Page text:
First hearing in Abbott’s immigration lawsuit

No clue what will happen with this.


Saying South Texas is where the “rubber meets the road” on immigration issues, a federal judge used a folksy reference Thursday to note his court is the right place to decide whether to block President Obama’s recent order protecting millions of immigrants from deportation.

“Talking to anyone in Brownsville about immigration is like talking to Noah about the flood,” quipped U.S. District Judge Andrew Hanen in the first of what could be many hearings before a lawsuit is settled over Obama’s action.

Hanan, an appointee of former President George W. Bush, questioned both sides but gave no indication how he would rule. He gave the government until Jan. 30 to respond to the lawsuit.

But he cautioned against turning his courtroom into a venue to air grievances, something best done “over beer and nachos, but not in this courtroom.”


Abbott has said that Texas shouldered the financial brunt of Obama’s 2012 executive action on deferred action for children, which opponents say spurred a surge of immigration through the Rio Grande Valley, and cost the state tens of millions of dollars to send additional state troopers to police the border, along with added education and health care costs.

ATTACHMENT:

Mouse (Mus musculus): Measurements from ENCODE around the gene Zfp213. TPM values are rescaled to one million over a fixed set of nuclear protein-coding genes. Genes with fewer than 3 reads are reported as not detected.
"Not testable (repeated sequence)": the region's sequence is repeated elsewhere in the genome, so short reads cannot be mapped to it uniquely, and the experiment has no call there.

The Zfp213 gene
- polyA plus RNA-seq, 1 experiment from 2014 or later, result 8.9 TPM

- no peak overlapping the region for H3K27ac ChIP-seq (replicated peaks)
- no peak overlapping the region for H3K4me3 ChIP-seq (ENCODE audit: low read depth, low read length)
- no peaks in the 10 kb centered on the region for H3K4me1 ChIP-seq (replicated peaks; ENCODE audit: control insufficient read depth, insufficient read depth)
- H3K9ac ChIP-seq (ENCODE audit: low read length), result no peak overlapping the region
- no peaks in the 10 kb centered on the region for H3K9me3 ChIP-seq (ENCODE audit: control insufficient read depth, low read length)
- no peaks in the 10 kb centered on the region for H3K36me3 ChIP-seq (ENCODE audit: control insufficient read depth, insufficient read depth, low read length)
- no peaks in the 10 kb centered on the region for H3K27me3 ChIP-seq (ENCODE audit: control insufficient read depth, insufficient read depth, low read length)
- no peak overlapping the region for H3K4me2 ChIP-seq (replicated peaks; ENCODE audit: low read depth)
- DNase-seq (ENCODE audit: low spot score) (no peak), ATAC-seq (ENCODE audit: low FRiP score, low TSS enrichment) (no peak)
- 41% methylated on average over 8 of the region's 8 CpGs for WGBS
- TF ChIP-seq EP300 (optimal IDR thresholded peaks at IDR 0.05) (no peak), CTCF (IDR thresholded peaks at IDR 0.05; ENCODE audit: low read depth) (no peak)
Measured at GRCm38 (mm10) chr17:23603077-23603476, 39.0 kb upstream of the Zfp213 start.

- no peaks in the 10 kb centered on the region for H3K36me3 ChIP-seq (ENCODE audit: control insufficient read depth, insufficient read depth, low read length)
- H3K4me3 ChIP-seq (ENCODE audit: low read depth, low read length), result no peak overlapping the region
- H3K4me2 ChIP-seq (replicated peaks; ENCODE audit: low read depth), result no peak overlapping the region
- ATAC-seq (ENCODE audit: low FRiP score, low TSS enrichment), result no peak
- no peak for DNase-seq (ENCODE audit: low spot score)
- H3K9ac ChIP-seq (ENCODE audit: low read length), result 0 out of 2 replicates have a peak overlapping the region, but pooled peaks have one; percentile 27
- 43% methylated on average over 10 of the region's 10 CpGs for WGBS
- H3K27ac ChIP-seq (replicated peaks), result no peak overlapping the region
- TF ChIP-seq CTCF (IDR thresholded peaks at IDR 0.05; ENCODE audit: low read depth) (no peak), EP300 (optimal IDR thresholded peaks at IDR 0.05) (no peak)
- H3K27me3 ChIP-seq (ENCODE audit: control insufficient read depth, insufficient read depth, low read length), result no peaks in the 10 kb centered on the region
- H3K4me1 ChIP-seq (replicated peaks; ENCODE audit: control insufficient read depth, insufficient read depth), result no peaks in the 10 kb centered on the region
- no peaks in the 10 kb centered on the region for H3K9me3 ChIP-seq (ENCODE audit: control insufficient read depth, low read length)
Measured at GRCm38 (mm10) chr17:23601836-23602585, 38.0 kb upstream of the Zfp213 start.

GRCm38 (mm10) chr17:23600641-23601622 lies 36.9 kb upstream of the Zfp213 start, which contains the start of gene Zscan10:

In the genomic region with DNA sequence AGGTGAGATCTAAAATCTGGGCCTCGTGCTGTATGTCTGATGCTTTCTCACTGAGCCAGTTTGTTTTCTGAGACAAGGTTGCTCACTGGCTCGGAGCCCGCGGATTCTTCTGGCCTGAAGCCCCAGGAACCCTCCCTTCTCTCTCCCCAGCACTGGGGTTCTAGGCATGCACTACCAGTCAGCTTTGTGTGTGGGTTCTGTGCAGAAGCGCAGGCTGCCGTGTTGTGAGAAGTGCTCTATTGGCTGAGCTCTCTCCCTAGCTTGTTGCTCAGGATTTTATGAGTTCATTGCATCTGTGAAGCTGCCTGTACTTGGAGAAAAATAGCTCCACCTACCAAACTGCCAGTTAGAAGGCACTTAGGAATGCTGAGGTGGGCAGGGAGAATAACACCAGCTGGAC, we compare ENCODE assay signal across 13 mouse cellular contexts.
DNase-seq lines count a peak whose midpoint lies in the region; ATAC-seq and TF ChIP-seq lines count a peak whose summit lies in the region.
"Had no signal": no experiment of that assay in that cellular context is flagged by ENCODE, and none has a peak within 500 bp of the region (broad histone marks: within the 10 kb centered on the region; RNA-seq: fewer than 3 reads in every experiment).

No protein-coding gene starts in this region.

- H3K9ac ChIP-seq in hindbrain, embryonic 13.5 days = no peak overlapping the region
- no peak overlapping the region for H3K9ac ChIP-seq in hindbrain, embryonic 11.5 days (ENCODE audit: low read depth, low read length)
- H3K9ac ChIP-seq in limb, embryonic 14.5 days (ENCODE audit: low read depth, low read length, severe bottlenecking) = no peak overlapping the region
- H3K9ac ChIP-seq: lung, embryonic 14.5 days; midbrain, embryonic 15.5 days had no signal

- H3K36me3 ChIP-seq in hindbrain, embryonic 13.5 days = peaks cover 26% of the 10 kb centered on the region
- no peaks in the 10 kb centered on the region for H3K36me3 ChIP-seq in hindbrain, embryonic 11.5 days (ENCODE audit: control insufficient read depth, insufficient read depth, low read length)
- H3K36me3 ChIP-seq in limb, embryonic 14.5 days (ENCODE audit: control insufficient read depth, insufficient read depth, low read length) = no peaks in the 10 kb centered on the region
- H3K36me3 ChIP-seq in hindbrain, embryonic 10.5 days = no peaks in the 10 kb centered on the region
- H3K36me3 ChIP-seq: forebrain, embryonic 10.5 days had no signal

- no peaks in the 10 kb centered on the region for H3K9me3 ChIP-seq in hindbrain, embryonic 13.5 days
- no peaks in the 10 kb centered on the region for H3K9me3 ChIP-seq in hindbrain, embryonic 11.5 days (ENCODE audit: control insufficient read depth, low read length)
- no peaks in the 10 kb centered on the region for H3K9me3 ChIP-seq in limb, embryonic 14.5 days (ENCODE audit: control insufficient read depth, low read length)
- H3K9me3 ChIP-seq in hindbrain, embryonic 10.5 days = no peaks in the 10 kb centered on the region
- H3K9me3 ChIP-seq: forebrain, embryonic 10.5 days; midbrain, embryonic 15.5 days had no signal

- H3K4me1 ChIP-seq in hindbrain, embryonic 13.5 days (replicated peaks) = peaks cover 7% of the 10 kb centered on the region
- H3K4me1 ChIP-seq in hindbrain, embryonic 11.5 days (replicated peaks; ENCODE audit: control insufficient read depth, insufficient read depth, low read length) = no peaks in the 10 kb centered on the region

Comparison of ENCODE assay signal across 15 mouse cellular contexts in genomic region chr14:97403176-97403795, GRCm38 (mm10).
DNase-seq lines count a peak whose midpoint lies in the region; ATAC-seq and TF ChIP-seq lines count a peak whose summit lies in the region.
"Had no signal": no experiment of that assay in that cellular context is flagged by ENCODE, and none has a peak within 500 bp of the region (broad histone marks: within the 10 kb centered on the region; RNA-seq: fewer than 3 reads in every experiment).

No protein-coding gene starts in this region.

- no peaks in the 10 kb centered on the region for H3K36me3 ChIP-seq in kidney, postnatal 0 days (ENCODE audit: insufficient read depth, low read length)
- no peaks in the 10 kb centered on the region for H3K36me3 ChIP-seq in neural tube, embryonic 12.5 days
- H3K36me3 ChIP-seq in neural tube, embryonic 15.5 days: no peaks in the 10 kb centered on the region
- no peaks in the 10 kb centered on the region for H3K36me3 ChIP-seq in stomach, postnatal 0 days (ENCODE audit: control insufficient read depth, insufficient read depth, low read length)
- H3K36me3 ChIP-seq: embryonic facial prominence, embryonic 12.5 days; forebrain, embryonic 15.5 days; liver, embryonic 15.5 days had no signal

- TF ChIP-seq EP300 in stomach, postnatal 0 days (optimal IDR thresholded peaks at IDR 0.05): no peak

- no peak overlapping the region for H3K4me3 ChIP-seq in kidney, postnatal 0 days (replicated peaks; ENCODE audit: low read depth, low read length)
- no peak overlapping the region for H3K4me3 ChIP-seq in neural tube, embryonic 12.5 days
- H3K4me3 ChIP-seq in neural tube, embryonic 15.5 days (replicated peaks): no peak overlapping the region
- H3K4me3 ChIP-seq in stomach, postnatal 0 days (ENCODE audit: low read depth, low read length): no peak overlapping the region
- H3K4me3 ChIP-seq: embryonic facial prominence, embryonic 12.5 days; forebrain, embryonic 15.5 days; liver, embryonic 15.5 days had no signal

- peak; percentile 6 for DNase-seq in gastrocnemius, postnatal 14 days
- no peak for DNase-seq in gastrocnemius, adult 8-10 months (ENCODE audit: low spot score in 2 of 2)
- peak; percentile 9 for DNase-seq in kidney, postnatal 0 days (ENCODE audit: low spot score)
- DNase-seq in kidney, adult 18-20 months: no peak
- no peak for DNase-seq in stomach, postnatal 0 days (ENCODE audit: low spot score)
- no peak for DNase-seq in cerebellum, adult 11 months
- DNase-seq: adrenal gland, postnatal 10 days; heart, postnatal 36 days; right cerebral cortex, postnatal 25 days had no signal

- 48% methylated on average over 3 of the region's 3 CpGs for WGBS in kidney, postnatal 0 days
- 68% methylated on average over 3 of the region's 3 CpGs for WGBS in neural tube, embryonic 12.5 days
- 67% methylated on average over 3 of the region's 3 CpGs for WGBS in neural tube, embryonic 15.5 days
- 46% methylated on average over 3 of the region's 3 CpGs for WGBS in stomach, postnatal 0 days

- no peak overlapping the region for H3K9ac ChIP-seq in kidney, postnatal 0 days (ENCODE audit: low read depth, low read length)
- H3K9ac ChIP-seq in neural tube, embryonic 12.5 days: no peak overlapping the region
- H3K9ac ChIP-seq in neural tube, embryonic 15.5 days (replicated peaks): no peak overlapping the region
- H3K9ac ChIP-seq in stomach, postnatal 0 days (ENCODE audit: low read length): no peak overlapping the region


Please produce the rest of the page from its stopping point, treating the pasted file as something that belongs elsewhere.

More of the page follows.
When Hanen pointed out that states are already responsible for covering those expenses under existing law, [deputy solicitor general Andrew] Oldham said the costs included more bureaucracy.

But Hanen questioned whether Obama had in fact taken executive action, noting that it was Homeland Security Secretary Jeh Johnson who issued the six-page directive on the deferred action program. “It makes this even more lawless,” Oldham said in response.

See here, here, and here for the background. Judge Hanen had been publicly critical of Homeland Security’s policy of reuniting immigrant children with their parents, which he classified as DHS choosing not to enforce US immigration law. Judge Hanen’s words and the decision by Abbott and others to file the suit in his court have led some folks to fret that the fix is in. Judge Hanen addressed that perception himself during the hearing.

The judge acknowledged that he had criticized U.S. immigration policy in two prior rulings but pointed out that he ruled in favor of the federal government in both those cases.

We’ll see how it goes. I presume there will be another hearing after the feds file their response on the 30th, but beyond that the schedule is anyone’s guess. An earlier lawsuit against the federal government over this was briskly thrown out of court on grounds that the plaintiffs lacked standing. That would be a fine result for this lawsuit, too.

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One Response to First hearing in Abbott’s immigration lawsuit

  1. mollusk says:

    I doubt that this is quite the exercise in forum shopping that some might think it is. The Brownsville Division has two judges; new cases are split 50 – 50 among them. Yes, Judge Hanen is a Bush appointee; however, Judge Tagle was appointed by Clinton. The Western District has some border divisions that are much more heavily salted with Bush appointees.

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